Ciochon, Russell L., and John G. Fleagle. Primate Evolution and Human Origins. New York: Aldine de Gruyter, 1987. An anthology of important articles in the field.
Darwin, Charles. The Origin of Species by Means of Natural Selection and The Descent of Man. New York: The Modern Library, no date.
Gish, Duane Tolbert. Evolution: The Challenge of the Fossil Record. El Cajon, CA: Creation-Life Publishers, 1985. One of the classic young-earth creationist works.
Gowlett, John A. J. Ascent to Civilization: The Archaeology of Early Man. New York: Alfred A. Knopf, 1984.
Johanson, Donald, and Maitland Edey. Lucy: The Beginnings of Mankind. New York: Warner Books, 1982. An excellent layman's presentation of the Lucy finds and the methods associated with paleoanthropology.
Johanson, Donald, Lenora Johanson, and Blake Edgar. Ancestors: In Search of Human Origins. New York: Villard Books, 1994. Companion volume to the NOVA miniseries of the same title.
Jones, Steve, Robert Martin, and David Pilbeam. The Cambridge Encyclopedia of Human Evolution. Cambridge, England: Cambridge University Press, 1992. An important secular reference work which openly states its bias: ìCreationists continue to play on the credibility of those who will listen, and will no doubt continue to force their views onto children who lack the information needed to refute them. Perhaps this encyclopedia will help to convince its readers that, although there is disagreement about the details of how it took place, the evidence for the fact of human evolution is overwhelmingî (page 15, sidebar by Jones).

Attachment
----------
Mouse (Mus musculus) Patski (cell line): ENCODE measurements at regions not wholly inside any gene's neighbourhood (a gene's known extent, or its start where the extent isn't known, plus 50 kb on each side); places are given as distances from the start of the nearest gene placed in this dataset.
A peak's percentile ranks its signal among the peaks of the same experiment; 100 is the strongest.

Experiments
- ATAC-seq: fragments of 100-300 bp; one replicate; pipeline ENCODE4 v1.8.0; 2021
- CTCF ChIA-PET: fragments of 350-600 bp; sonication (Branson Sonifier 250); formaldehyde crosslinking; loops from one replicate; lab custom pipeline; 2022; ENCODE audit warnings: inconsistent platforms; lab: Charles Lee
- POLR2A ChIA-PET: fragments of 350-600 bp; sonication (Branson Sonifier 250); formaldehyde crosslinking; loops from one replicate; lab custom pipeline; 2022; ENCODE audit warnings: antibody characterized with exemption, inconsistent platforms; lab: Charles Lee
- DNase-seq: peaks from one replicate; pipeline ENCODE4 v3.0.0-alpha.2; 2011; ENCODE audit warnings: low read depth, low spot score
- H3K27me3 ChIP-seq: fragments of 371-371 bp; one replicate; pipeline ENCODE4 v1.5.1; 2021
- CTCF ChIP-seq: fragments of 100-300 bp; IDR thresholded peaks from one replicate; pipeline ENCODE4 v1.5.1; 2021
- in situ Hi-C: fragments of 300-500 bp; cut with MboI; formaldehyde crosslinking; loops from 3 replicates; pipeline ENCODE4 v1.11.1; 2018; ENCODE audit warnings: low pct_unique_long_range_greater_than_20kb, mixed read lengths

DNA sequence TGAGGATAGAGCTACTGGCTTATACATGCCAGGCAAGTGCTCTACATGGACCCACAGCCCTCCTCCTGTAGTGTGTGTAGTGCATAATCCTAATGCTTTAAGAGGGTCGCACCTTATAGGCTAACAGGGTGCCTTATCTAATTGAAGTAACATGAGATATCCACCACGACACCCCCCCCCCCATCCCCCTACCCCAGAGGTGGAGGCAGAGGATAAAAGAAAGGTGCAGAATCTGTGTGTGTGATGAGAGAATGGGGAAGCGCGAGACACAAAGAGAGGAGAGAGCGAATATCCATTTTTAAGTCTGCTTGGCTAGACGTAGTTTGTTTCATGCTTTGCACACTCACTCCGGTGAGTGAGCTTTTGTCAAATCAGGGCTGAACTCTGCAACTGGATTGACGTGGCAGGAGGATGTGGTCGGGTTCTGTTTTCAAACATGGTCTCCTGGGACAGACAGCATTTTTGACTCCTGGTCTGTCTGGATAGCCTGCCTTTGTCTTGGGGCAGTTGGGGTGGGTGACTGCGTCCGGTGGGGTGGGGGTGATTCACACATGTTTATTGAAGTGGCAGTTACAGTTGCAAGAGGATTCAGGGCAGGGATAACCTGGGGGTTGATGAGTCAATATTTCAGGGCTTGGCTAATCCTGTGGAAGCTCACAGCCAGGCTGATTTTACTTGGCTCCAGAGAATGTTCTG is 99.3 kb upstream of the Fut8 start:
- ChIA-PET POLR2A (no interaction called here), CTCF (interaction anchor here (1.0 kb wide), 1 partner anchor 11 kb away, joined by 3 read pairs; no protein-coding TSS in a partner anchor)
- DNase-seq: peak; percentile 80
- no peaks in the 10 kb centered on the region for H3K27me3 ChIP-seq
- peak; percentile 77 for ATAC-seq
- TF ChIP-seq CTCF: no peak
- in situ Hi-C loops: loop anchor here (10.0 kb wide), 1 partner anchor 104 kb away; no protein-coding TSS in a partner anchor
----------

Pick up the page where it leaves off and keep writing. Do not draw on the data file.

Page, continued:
Leakey, Richard, and Roger Lewin. Origins Reconsidered: In Search of What Makes Us Human. New York: Anchor Books, Doubleday, 1993. Autobiographical; focuses on the Turkana boy discovery and contemporary issues in modern origins.
Lewin, Roger. Thread of Life: The Smithsonian Looks at Evolution. Washington, D.C.: Smithsonian Books, 1982. Excellent narrative and illustrations.
Lewin, Roger. In the Age of Mankind. Washington, D.C.: Smithsonian Books, 1988. As usual, excellent narrative and illustrations. Virtually anything with Lewin's name on it is readable and balanced (for a secular writer).
Lewin, Roger. The Origin of Modern Humans. New York: Scientific American Library, 1993. Focuses on the debate between the multi-regional and replacement models.
Lubenow, Marvin L. Bones of Contention: A Creationist Assessment of the Human Fossils. Grand Rapids, MI: Baker Book House, 1992. One of the better critical Christian appraisals of the hominid fossil evidence.
Nitecki, Matthew H., and Doris V. Nitecki, editors. Origins of Anatomically Modern Humans. New York: Plenum Press, 1994. Papers from a symposium held in Chicago on May 11, 1991, focusing on the multi-regional and replacement models.
Poirier, Frank E. Understanding Human Evolution. Third edition. Englewood Cliffs, NJ: Prentice Hall, 1993. Concise (330 pages) textbook covering the entire field, with extensive bibliography. An excellent resource for those interested in a broad technical background on most secular aspects of the origins question.
Tattersall, Ian and Jeffrey H. Schwartz. Extinct Humans. New York: Nevaumont Publishing, 2000. A good secular descriptive account of human origins. Contains some of the best hominid fossil large color photographs available.